This last weekend, I attended the first of three conferences I have budgeted for 2022. The Science-fiction & Fantasy Author’s Association held the 2022 Nebula Conference this last weekend. It was a virtual conference again this year, so my only cost was the conference fee itself. That cost was quite reasonable because I took advantage of both my membership discount and the early bird discount.

The Nebula Conference is normally held in Southern California, and I am not a happy flyer, so a virtual conference was optimal for me. I may not attend in person again. However, since SFWA is a global association of professional science fiction and fantasy authors, their conferences will also be available in virtual form from here on out.

The following two conferences I have scheduled will be in September and are in-person events. The first, Southwest Washington Writers Conference (SWWC), is local enough that I can commute from my home. The last one for this year is Pacific Northwest Writers Association (PNWA) in the Seattle area. It’s a 70-mile commute, so I will stay in the hotel. September is the start of virus season, so I expect many people (like me) will wear masks at both events.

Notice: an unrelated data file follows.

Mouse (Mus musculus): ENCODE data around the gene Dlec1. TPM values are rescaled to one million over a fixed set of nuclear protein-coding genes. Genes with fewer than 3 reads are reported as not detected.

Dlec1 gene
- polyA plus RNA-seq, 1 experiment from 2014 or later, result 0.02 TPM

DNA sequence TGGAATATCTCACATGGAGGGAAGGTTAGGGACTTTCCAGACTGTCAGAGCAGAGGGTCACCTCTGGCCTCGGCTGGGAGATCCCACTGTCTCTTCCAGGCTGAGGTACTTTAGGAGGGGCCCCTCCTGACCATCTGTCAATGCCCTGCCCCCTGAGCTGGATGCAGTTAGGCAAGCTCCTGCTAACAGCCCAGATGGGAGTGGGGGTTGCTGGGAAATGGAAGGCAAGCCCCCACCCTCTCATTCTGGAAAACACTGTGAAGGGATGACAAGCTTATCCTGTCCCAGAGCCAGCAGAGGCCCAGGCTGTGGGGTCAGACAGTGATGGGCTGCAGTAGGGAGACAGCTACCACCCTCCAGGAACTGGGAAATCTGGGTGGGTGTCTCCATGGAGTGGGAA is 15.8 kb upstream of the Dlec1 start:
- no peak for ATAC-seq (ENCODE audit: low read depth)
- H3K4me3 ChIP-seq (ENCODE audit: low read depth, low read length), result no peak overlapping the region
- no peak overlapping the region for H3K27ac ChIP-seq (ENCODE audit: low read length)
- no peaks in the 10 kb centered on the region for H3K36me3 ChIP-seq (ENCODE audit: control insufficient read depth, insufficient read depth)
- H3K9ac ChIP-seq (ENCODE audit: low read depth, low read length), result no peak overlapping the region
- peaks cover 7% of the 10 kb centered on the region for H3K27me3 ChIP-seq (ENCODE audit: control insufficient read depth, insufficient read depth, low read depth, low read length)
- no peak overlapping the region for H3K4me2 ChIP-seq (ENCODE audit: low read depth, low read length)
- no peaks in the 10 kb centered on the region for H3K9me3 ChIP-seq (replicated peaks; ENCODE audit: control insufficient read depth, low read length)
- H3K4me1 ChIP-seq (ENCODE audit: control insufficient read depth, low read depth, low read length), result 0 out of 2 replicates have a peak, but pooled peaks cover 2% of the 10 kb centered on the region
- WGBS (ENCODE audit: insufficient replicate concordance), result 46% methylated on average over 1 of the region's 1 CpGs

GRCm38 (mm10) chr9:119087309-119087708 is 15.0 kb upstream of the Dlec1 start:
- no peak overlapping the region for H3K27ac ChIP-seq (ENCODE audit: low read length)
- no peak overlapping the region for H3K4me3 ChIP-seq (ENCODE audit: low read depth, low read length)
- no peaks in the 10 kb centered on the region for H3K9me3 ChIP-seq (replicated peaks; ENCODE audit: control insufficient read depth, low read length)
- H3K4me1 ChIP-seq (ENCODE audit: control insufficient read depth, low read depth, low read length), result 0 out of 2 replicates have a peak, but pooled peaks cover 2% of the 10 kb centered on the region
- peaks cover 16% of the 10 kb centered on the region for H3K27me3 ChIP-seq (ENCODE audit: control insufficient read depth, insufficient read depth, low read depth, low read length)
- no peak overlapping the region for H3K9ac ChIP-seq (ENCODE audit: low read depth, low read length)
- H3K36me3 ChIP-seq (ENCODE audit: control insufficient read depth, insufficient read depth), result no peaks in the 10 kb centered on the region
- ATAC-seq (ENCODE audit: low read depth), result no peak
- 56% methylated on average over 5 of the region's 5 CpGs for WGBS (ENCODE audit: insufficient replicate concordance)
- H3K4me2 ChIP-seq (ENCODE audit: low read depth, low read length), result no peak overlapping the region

Me working in a starbucks, through the fishbowl, copyright Dan Riffero 2013

Me writing in a Seattle Starbucks, taken through a fish tank. I was the big fish in that tank! Photo by Dan Riffero.

As a small fish in a very big ocean, attending these two local conferences puts me in contact with other authors and industry professionals. The attending authors are people I don’t usually come into contact with as they hail from all over Washington State, Oregon, Idaho, and British Columbia.

I always attend as many panels and workshops as I can fit into my schedule. I do this because the seminars offered at each of the three conferences have taught me as much about the craft as about the business of writing.

This weekend at the Nebula Conference, I attended many outstanding panel discussions by famous authors. All the authors on the panels were people who have achieved success, and they shared their insights on current trends in the publishing industry.

My favorite seminar out of all those stellar panels was the one discussing Speculative Fiction Poetry, which was held on Sunday morning. I have always written poetry and love reading it. Many spec fic poets are experimenting with sestinas, which (thanks to the pandemic) became my new favorite poetic form to write in during lockdown. Trying to adhere to a strict structural form challenges my creativity and forces me to grow in all areas of writing craft.